Thank You for Making Me Run
As I began my third lap around the huge playground my little red face dripped with sweat and my black Converses pounded the dust all around me, and now I am sure that the Alabama heat was magnified a hundred times by my ten year old mind. My elementary PE coach, Coach Bowlin, made all his classes run four laps (almost a mile) before we could enjoy a game of four square, soccer or chase. I didn’t like running those laps, but Coach Bowlin’s words kept me going, “Keep running! Pace yourself!” and then he added “One day you’ll thank me for this.” I silently disagreed.
Those laps continued to haunt me in fifth grade, and I hated them even more as my body awkwardly matured in the sixth grade. Finally, I moved onto middle school—never to run laps again.
I made the seventh grade basketball team, and do you know what my coach loved to do? She loved to blow her whistle and listen to screeching shoes as the team sprinted from sideline to sideline slapping every line in between. See, I loved basketball, but I didn’t want to do the running that came with it.
Christmas break rolled around and my coach made the dreaded assignment: “Girls, you need to run at least a mile everyday if not more.”
My mom marked a mile and a half course around our neighborhood. Layered in long-johns, sweats, windbreaker, and a toboggan I faithfully ran everyday.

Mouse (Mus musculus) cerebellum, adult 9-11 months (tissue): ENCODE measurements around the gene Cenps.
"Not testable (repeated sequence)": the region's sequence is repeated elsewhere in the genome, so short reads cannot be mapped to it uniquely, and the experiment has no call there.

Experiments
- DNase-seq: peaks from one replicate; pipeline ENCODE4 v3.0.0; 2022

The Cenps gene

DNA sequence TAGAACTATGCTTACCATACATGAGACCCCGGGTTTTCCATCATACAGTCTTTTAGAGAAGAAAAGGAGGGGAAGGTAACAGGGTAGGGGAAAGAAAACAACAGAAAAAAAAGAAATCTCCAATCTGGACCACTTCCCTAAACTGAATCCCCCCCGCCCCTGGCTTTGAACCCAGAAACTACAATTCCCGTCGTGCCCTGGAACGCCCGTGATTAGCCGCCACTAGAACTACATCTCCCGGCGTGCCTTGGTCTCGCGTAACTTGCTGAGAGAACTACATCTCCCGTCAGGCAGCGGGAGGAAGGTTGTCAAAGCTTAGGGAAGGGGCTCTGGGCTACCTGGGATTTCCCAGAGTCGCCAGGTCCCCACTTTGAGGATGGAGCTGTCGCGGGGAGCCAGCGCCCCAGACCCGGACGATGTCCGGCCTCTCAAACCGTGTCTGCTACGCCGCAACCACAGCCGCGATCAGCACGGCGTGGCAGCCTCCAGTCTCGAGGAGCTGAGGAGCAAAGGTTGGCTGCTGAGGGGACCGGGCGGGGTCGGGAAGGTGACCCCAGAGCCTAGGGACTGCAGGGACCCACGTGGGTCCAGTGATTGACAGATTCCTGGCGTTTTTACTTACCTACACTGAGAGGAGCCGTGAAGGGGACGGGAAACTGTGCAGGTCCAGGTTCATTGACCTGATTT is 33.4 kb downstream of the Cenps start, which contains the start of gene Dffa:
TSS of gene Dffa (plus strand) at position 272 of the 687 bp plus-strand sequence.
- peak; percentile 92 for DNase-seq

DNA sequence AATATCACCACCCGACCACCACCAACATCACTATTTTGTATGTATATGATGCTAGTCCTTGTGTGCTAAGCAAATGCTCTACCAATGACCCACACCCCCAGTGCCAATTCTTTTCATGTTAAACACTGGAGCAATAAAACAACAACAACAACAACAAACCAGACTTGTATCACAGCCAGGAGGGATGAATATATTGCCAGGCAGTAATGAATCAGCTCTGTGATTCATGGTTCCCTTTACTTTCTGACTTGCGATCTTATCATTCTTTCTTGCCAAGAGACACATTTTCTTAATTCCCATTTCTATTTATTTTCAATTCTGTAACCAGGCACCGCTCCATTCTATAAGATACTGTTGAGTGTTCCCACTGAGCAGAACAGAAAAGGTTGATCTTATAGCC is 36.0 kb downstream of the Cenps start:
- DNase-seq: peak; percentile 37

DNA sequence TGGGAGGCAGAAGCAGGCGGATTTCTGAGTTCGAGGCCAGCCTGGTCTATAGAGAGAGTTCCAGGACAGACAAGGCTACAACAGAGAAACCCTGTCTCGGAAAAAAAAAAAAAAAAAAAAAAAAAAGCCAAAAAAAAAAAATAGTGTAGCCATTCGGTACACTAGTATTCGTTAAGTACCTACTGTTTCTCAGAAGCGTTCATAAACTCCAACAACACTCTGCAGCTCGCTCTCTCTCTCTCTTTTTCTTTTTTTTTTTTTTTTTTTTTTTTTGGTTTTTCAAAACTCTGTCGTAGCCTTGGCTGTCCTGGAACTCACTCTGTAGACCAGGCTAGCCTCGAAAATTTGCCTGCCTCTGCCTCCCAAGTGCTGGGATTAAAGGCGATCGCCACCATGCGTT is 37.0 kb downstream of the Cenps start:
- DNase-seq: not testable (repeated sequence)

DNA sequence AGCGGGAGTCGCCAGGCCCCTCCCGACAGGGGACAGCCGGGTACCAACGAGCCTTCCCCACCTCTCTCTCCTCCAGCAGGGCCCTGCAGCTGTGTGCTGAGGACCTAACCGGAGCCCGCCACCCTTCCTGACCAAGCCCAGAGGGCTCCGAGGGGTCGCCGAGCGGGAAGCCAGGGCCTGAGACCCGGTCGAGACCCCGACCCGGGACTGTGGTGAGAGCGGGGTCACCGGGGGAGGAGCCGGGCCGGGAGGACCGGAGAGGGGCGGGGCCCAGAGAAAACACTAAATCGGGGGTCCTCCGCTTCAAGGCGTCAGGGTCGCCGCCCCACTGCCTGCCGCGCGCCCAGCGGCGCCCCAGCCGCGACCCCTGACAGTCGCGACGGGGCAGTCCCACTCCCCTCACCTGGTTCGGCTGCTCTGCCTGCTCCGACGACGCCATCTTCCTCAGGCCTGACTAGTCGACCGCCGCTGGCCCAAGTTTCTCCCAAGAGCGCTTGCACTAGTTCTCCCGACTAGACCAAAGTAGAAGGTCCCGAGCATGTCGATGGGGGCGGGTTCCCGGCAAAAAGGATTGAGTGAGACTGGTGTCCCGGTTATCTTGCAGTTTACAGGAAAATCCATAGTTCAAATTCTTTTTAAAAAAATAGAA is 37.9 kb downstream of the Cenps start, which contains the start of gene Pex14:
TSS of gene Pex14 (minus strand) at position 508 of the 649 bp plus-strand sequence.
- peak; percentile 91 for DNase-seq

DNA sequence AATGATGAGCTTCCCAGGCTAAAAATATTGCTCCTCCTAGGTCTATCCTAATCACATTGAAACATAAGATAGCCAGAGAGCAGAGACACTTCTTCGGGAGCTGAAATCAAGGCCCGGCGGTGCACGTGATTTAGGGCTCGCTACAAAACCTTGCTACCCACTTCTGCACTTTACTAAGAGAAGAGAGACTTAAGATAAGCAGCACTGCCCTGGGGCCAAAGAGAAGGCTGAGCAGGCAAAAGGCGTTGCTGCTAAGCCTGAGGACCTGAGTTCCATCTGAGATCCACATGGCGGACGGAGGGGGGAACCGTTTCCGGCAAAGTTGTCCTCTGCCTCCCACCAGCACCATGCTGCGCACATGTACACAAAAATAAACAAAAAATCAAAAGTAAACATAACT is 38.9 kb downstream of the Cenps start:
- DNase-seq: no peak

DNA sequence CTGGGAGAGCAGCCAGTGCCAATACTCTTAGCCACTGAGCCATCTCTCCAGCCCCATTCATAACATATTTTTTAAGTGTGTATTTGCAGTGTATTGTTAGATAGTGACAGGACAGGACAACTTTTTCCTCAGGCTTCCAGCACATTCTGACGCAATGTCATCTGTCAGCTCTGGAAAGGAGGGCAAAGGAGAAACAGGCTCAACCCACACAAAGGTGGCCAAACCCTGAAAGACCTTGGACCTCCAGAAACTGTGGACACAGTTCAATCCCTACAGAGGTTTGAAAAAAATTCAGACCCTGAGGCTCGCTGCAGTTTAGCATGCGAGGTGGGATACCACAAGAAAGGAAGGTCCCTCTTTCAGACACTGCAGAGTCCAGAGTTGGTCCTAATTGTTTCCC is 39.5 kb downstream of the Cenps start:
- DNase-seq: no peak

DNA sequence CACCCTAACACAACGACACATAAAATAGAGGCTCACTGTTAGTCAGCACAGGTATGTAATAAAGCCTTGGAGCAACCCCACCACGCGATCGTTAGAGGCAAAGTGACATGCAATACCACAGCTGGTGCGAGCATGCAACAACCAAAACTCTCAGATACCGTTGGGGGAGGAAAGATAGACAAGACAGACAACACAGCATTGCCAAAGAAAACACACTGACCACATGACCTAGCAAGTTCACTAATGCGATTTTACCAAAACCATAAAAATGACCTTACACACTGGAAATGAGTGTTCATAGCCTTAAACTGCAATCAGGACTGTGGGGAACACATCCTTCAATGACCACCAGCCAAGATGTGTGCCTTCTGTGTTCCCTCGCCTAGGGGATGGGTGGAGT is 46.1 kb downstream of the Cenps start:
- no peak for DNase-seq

Running provided me with time to think about my future, and at thirteen years old on Elizabeth Street I found the motivation to pursue my dreams.
By my junior year in high school I was running five miles a day, and became a standout basketball player. I ran to make certain I was the toughest player on the court. However, some days I still had to force myself out on the track, but I told myself, “One day you’ll thank me for this.”
The discipline running instilled in me went beyond the basketball court. Yes, I became a little nerd spending a good bit of time studying, and I can’t tell you the number of parties I skipped because I knew it’s not where I needed to be. It paid off.
I graduated third in my class, was elected the DARE Role-model, and received a full basketball scholarship to Wallace State Community College where I was named Distinguished Academic All-American. Now, I am playing Division II basketball at the University of North Alabama.
I began running competitively a couple of years ago during basketball’s off season. Once I’m done playing basketball I would like to run competitively year around; my goal is to run a half marathon. Running gave me every tool I needed to reach my goals and dreams. I only have one thing left to say, “Thank you, Coach Bowlin, for making me run.”
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